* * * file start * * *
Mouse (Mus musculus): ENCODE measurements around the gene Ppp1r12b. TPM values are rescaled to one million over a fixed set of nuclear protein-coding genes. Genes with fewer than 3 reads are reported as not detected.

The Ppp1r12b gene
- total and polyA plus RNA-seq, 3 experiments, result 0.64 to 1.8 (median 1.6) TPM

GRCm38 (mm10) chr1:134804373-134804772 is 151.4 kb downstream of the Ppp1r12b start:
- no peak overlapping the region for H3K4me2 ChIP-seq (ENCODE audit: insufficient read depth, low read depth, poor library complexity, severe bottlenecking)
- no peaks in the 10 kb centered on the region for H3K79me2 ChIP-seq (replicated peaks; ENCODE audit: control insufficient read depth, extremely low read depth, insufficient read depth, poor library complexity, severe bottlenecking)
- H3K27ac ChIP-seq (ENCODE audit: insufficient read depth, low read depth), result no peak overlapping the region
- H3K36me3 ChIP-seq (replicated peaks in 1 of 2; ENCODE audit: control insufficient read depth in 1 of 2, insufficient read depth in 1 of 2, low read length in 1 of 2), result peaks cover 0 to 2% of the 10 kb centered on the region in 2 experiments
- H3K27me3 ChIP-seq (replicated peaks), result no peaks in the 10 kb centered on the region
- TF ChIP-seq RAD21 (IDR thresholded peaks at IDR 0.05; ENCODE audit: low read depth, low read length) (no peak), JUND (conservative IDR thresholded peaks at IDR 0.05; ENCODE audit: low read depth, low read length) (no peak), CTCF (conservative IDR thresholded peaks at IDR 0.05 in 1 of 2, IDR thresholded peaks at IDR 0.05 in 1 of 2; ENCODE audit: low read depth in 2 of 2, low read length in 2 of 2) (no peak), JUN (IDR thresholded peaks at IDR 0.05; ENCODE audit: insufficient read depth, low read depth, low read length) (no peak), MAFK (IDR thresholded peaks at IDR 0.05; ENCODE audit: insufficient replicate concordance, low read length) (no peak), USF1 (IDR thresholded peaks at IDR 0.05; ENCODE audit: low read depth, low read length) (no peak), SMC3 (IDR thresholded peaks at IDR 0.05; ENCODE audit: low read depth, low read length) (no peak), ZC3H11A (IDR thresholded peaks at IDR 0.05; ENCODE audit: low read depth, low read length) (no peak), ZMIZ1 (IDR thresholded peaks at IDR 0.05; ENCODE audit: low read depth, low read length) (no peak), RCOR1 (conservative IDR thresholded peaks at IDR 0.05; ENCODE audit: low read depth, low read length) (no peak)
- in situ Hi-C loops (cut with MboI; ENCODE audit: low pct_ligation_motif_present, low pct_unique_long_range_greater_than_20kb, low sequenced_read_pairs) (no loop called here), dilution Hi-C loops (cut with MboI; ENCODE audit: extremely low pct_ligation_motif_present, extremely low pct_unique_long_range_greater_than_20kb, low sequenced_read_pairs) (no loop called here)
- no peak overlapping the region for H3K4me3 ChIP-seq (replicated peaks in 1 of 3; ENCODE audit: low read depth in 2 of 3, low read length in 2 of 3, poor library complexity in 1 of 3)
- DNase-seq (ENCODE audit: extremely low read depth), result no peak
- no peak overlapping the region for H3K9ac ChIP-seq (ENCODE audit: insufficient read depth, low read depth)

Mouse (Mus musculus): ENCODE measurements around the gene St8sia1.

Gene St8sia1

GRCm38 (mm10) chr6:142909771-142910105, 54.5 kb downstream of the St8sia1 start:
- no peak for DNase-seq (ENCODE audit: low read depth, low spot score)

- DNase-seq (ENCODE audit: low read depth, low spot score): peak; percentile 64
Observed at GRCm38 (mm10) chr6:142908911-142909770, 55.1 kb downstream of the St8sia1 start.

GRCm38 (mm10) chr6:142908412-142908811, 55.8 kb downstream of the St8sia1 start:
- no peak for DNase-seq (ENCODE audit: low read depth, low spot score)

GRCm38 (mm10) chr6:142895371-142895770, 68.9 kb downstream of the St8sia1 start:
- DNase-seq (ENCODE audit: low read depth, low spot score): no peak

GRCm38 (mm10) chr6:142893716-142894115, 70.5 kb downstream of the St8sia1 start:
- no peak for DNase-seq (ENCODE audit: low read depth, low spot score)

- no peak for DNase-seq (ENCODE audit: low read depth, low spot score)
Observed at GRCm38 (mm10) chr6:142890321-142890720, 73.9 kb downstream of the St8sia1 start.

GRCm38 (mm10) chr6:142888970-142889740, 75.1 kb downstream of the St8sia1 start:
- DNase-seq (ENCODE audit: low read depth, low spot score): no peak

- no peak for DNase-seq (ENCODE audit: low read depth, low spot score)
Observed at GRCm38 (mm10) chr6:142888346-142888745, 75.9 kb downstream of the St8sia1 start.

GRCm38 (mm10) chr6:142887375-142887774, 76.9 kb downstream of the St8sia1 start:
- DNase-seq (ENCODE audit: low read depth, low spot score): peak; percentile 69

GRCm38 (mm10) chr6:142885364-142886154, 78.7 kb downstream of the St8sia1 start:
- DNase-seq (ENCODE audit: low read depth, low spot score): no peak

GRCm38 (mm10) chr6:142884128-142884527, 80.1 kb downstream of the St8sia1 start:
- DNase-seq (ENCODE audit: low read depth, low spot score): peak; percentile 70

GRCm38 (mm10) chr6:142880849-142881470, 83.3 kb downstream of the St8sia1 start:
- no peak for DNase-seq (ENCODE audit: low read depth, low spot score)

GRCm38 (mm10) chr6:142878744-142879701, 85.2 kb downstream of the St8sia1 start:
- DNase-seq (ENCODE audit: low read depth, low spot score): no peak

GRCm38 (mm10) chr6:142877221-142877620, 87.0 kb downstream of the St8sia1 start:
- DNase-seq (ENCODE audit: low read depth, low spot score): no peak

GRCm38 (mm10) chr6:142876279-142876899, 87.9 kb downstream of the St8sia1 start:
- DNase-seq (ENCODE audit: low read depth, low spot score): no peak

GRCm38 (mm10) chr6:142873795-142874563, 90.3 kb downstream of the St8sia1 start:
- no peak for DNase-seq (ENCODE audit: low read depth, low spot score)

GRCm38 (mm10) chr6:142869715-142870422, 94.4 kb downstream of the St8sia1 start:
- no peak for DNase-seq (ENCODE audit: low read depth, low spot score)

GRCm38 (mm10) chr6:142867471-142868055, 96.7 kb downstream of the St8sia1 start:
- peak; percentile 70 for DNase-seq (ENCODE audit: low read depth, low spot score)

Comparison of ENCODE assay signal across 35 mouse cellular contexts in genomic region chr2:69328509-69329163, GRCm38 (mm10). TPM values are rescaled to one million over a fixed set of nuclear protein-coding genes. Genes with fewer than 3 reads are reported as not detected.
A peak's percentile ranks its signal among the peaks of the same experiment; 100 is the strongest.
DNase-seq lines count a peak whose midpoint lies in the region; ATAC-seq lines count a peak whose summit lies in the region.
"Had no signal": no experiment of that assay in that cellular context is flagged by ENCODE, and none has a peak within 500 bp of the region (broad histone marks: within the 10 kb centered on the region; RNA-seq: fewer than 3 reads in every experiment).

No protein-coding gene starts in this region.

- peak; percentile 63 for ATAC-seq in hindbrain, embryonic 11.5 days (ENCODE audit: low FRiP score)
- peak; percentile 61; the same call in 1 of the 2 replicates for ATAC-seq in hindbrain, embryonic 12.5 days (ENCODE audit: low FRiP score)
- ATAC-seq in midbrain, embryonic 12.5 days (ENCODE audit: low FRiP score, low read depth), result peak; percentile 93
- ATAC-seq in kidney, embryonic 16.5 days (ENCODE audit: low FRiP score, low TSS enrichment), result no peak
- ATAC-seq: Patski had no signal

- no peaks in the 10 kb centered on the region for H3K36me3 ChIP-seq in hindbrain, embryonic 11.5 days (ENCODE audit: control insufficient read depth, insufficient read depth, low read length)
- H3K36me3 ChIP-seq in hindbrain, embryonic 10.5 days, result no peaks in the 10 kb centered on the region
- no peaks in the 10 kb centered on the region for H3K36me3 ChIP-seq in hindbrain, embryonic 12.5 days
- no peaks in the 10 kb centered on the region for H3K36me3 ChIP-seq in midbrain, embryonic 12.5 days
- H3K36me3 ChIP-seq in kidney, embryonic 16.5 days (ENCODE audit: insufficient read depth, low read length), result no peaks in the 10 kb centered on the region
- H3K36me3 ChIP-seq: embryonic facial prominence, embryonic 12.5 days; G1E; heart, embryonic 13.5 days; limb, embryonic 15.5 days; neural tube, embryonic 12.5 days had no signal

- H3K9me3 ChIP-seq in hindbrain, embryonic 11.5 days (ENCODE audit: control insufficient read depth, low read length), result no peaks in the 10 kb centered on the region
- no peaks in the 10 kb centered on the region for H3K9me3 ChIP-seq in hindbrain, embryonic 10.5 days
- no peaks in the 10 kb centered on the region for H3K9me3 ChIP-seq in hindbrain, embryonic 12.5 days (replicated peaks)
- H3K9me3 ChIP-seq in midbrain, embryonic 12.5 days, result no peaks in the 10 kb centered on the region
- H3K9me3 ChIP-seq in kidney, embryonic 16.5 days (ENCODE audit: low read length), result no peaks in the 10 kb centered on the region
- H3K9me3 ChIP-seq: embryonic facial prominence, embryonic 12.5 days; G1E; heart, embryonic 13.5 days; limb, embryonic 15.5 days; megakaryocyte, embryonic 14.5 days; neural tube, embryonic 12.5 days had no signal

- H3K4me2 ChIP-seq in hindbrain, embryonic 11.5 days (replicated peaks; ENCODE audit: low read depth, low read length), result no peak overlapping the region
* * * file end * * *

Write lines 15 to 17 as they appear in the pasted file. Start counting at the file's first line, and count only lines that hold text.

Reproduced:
Mouse (Mus musculus): ENCODE measurements around the gene St8sia1.

Gene St8sia1

GRCm38 (mm10) chr6:142909771-142910105, 54.5 kb downstream of the St8sia1 start: